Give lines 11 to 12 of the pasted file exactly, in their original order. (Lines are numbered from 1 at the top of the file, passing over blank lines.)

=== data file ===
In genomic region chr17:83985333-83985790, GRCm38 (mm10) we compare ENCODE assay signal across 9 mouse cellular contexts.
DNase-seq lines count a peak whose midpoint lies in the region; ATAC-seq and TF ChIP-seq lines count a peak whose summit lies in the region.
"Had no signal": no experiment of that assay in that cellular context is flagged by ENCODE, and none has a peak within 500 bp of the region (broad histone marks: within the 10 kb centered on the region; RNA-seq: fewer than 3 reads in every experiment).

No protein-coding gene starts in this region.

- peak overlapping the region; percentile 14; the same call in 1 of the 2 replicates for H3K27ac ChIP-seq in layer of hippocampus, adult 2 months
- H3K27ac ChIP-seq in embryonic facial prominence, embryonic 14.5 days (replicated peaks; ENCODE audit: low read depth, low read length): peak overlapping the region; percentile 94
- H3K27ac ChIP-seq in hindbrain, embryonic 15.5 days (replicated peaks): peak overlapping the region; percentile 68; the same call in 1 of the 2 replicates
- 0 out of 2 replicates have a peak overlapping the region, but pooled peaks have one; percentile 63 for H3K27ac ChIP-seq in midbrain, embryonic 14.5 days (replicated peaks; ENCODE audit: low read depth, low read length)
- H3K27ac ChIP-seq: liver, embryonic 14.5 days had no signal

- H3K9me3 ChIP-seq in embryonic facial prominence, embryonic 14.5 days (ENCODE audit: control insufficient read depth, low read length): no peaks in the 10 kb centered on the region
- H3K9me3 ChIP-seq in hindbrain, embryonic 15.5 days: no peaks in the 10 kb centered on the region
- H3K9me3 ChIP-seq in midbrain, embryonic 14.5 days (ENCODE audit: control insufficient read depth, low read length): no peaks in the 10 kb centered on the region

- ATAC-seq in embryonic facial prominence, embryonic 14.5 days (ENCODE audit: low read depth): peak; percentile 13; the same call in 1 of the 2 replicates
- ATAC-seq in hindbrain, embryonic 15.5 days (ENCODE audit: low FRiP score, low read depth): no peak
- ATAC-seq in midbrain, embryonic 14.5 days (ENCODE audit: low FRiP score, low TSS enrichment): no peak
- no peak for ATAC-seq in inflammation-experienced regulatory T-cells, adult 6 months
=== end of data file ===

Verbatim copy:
- H3K9me3 ChIP-seq in hindbrain, embryonic 15.5 days: no peaks in the 10 kb centered on the region
- H3K9me3 ChIP-seq in midbrain, embryonic 14.5 days (ENCODE audit: control insufficient read depth, low read length): no peaks in the 10 kb centered on the region